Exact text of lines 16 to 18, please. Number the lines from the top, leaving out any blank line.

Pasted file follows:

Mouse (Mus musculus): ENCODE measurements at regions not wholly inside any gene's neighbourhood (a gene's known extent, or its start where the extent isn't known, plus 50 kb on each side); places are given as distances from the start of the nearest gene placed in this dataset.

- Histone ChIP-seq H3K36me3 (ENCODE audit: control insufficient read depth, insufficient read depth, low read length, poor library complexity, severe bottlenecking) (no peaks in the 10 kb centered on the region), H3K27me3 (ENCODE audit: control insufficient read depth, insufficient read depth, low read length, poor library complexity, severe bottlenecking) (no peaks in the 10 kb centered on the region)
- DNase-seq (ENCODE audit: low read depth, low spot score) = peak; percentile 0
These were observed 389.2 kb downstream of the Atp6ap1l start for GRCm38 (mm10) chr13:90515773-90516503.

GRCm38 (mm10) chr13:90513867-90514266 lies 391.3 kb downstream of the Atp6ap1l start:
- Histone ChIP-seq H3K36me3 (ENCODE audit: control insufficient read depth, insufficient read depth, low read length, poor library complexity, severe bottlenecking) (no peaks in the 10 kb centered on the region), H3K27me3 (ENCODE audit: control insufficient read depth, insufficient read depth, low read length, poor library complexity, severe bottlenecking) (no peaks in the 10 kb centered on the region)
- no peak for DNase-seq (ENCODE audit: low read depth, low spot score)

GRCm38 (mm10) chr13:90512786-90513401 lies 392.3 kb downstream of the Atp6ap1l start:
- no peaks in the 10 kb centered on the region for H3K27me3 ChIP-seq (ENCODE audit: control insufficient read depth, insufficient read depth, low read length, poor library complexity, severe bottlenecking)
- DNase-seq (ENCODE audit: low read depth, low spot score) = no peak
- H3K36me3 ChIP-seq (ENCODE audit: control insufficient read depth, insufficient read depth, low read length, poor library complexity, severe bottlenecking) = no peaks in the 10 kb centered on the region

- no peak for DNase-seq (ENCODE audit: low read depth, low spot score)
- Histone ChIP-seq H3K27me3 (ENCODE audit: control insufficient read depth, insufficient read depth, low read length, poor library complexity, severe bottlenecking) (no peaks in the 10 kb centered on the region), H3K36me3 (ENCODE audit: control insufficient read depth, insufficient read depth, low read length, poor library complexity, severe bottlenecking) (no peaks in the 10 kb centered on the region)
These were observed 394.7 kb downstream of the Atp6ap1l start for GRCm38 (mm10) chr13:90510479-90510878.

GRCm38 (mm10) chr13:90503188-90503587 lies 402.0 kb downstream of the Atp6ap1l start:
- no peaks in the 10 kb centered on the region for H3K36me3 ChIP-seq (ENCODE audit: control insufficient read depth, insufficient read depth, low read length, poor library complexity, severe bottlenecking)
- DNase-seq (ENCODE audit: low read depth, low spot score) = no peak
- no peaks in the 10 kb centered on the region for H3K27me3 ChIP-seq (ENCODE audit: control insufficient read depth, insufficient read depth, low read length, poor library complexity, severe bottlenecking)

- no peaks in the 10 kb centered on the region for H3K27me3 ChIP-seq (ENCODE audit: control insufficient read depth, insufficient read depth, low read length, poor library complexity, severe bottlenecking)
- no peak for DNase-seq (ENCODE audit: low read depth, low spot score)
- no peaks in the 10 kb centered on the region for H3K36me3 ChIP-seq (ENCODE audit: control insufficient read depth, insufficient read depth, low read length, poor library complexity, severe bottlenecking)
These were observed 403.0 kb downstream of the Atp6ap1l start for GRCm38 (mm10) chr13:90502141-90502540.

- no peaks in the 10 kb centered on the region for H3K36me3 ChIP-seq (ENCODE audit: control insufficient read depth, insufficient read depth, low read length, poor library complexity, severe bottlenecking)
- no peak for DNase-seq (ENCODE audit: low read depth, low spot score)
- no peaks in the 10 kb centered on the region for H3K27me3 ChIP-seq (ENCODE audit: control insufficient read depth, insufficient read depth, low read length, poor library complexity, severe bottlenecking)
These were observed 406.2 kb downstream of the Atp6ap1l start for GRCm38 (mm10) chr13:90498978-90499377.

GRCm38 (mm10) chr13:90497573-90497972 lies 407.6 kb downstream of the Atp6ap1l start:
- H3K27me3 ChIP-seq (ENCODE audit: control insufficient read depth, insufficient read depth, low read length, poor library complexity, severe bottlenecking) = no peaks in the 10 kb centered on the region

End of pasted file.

- no peaks in the 10 kb centered on the region for H3K36me3 ChIP-seq (ENCODE audit: control insufficient read depth, insufficient read depth, low read length, poor library complexity, severe bottlenecking)
- DNase-seq (ENCODE audit: low read depth, low spot score) = no peak
- no peaks in the 10 kb centered on the region for H3K27me3 ChIP-seq (ENCODE audit: control insufficient read depth, insufficient read depth, low read length, poor library complexity, severe bottlenecking)